Hacking Incidents Involving Email Are Common
The HHS OCR HIPAA Breach Reporting Tool website lists health data breaches affecting 500 or more individuals.
Three weeks into the new year, several hacking incidents involving email have already been added to the federal tally of major health data breaches.
A snapshot Tuesday of the Department of Health and Human Services’ HIPAA Breach Reporting Tool website shows seven data breaches have been added so far in 2020, affecting a total of nearly 131,000 individuals.
All but one of those were reported as hacking/IT incidents involving email.
Commonly called the “wall of shame,” the federal website lists health data breaches impacting 500 or more individuals.
The wall of shame on Tuesday listed 3,065 reported health data breaches affecting a total of 232.4 million individuals since 2009.
The largest of the breaches added to the federal tally so far in 2020 is an incident affecting more than 49,000 individuals reported on Jan. 3 by Minnesota-based Douglas County Hospital, which is operated by Alomere Health.
In a Jan. 3 statement, Alomere says that on Nov. 6, 2019, it learned that an unauthorized person gained access to an Alomere Health employee’s email account between Oct. 31 and Nov. 1. “We immediately secured the account and began an investigation with a leading computer forensic firm hired to assist. During the investigation, on Nov. 10, 2019, we discovered unauthorized access to a second employee email account occurring on Nov. 6, 2019,” the statement notes.
“We determined that portions of some patients’ information were contained in the email accounts. This information may have included patients’ names, addresses, dates of birth, medical record numbers, health insurance information, treatment information, and/or diagnosis information. For a limited number of patients, Social Security number and/or driver’s license numbers were also found in the accounts.”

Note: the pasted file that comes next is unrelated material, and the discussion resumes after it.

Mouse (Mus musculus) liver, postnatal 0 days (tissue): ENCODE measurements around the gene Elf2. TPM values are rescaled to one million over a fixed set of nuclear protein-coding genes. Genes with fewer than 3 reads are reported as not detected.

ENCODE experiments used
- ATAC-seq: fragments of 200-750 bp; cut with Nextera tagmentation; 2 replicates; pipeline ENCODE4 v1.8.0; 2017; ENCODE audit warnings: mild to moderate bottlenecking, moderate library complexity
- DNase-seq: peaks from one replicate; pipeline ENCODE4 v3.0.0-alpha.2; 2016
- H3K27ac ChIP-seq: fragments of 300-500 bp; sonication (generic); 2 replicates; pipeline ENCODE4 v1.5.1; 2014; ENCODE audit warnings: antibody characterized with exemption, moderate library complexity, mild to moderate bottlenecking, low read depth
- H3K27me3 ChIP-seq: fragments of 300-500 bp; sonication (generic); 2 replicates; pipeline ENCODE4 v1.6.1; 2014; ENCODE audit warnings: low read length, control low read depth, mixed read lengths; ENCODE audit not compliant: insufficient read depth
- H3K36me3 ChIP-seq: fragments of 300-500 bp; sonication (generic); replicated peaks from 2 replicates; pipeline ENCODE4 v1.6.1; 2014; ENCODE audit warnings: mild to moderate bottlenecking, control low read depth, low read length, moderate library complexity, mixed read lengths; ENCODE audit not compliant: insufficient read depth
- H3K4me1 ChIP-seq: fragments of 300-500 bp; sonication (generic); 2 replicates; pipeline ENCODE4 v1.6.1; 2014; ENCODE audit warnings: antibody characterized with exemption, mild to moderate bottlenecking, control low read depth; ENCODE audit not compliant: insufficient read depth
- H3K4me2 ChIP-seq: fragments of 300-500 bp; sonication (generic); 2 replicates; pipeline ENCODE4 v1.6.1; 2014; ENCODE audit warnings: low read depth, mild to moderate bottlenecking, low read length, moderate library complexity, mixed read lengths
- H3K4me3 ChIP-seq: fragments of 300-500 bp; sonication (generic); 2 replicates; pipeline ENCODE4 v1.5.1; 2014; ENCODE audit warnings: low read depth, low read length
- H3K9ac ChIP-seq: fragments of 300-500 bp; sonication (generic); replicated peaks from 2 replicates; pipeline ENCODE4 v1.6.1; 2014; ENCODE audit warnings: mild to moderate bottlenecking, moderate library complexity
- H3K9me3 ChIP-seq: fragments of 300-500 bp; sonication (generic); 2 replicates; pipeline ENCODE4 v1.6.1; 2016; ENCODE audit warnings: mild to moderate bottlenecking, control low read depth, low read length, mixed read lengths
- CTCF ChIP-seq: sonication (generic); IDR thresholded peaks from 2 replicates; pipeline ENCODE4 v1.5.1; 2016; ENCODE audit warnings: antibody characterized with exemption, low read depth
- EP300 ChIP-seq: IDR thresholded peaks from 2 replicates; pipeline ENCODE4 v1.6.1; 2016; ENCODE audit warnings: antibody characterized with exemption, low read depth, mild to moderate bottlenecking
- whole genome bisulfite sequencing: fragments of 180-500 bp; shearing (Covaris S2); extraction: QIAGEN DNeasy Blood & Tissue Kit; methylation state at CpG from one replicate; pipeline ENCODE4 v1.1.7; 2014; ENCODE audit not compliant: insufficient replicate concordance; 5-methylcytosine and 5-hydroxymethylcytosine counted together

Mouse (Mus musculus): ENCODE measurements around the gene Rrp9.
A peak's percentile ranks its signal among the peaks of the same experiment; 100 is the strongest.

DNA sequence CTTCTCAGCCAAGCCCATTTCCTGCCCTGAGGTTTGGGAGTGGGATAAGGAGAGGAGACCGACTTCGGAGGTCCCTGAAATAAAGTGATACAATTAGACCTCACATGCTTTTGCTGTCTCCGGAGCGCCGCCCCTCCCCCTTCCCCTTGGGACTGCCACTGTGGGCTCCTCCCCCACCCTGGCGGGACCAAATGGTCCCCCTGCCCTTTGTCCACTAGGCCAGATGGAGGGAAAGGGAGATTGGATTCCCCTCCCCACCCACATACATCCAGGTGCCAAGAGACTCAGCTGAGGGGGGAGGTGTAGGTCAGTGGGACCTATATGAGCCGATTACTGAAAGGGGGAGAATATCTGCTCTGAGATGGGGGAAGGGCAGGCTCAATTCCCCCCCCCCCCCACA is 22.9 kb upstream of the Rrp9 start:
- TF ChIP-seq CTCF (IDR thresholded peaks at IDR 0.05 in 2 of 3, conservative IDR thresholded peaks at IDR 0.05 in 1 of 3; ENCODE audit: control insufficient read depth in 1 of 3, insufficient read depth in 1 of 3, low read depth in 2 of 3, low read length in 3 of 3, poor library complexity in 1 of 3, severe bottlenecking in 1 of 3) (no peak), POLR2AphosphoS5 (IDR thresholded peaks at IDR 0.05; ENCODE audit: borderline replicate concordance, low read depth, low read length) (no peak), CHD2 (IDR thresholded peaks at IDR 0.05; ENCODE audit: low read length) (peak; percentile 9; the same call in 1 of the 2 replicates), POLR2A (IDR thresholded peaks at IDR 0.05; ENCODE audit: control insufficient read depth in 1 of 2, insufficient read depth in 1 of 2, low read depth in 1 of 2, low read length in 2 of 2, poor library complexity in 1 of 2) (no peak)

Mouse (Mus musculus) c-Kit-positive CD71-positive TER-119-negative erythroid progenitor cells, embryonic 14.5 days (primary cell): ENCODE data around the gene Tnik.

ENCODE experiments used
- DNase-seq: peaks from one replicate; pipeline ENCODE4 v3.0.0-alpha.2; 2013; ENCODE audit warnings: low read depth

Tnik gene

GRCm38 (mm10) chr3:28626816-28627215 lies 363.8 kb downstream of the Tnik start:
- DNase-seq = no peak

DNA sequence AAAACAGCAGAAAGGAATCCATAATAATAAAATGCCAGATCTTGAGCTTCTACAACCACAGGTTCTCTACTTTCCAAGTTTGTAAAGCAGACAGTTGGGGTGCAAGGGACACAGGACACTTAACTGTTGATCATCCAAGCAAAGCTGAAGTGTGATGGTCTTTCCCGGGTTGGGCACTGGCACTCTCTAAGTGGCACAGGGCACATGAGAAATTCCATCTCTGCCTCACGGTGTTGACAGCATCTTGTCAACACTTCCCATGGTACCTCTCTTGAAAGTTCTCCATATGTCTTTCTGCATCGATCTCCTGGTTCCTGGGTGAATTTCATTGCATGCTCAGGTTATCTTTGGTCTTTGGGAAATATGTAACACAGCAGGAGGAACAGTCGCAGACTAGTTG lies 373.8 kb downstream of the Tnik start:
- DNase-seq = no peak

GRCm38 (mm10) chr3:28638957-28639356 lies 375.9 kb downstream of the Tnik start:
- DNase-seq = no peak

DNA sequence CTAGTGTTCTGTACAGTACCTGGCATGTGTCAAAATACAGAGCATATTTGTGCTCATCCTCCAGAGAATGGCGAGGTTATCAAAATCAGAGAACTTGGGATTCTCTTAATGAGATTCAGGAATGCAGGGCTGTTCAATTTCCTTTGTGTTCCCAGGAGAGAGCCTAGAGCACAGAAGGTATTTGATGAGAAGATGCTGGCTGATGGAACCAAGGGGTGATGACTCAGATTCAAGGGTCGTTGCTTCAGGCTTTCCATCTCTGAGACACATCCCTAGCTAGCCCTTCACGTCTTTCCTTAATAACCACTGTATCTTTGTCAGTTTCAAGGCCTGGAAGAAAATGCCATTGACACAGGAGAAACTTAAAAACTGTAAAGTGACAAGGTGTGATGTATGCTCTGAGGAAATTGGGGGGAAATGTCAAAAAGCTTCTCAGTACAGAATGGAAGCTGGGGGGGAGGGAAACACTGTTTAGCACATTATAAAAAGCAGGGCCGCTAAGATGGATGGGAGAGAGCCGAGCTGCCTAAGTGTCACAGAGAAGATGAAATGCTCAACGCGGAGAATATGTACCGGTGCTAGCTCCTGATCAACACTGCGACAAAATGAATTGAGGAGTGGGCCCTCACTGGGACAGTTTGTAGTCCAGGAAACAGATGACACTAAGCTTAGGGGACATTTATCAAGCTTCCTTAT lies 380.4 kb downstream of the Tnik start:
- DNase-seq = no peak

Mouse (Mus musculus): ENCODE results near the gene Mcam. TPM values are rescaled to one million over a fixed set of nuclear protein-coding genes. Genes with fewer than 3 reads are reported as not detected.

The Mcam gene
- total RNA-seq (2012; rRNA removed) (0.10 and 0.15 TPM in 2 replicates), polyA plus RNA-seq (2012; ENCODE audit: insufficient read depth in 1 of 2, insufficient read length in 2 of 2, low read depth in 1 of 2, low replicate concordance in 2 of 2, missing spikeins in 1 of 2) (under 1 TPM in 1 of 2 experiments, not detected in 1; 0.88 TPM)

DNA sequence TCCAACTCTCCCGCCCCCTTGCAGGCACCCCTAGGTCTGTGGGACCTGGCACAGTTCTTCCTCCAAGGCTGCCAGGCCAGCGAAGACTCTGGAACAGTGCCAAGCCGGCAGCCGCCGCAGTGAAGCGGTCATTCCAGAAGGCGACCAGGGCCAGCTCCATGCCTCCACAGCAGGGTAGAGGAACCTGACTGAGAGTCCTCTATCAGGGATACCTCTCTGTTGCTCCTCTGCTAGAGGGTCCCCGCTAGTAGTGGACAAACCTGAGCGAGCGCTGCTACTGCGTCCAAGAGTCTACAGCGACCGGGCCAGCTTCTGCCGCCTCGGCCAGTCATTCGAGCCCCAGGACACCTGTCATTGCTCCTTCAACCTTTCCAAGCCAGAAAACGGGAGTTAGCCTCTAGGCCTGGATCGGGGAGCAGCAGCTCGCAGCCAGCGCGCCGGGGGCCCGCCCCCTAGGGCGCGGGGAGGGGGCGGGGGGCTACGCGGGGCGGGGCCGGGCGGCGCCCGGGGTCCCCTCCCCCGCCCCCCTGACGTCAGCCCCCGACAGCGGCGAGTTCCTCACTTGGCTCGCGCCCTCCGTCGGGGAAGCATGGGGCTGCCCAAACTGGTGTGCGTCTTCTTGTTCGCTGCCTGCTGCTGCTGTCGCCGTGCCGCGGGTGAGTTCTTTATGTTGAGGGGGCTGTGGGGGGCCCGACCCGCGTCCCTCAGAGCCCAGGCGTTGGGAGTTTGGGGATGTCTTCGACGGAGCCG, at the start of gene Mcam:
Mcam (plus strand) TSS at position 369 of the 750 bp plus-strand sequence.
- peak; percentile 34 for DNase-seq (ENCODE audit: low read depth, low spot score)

Alomere Health says it has no confirmation that patient information was actually viewed by the unauthorized person, or that it has been misused.
Another email-related incident recently added to the federal tally, which was reported on Jan. 3 by Portland, Oregon-based Native American Rehabilitation Association of the Northwest, affected more than 25,000 individuals.
In a statement posted on the organization’s website last week – which has since been removed – NARA said the attack, which took place on Nov. 4, 2019, and involved Emotet Trojan malware, “a credential stealer that can also obtain emails and files in email attachments.”
The Oregon organization said in the statement that “it is possible that the hackers obtained emails and attachments in the impacted accounts, some of which held protected health information.”
NARA did not immediately respond to an Information Security Media Group inquiry about the removal of its breach notification statement from its website, or to its request for additional information about the incident.
Of course, there have been public revelations of other health data security incidents in 2020 that have not yet shown up on the HHS breach site.
In a statement, Enloe Medical Center says its network infrastructure was attacked on Jan. 2. “Essentially, data on the network was encrypted in a way that it was not immediately accessible by the hospital. Per industry recommendations, Enloe IT security notified local law enforcement and the FBI,” the statement says.
More than three dozen 2019 breach reports have been added to the HHS breach tally website since mid-December.
HHS’s Office for Civil Rights, which enforces HIPAA, adds breaches to the tally after it evaluates and confirms details.
As of Tuesday, the HHS website shows a total of 505 breaches reported to the agency in 2019 impacting more than 41.2 million individuals.
Of those, 298 were reported as hacking/IT incidents, impacting 36.1 million individuals – or nearly 90 percent of those affected by major health data breaches in 2019.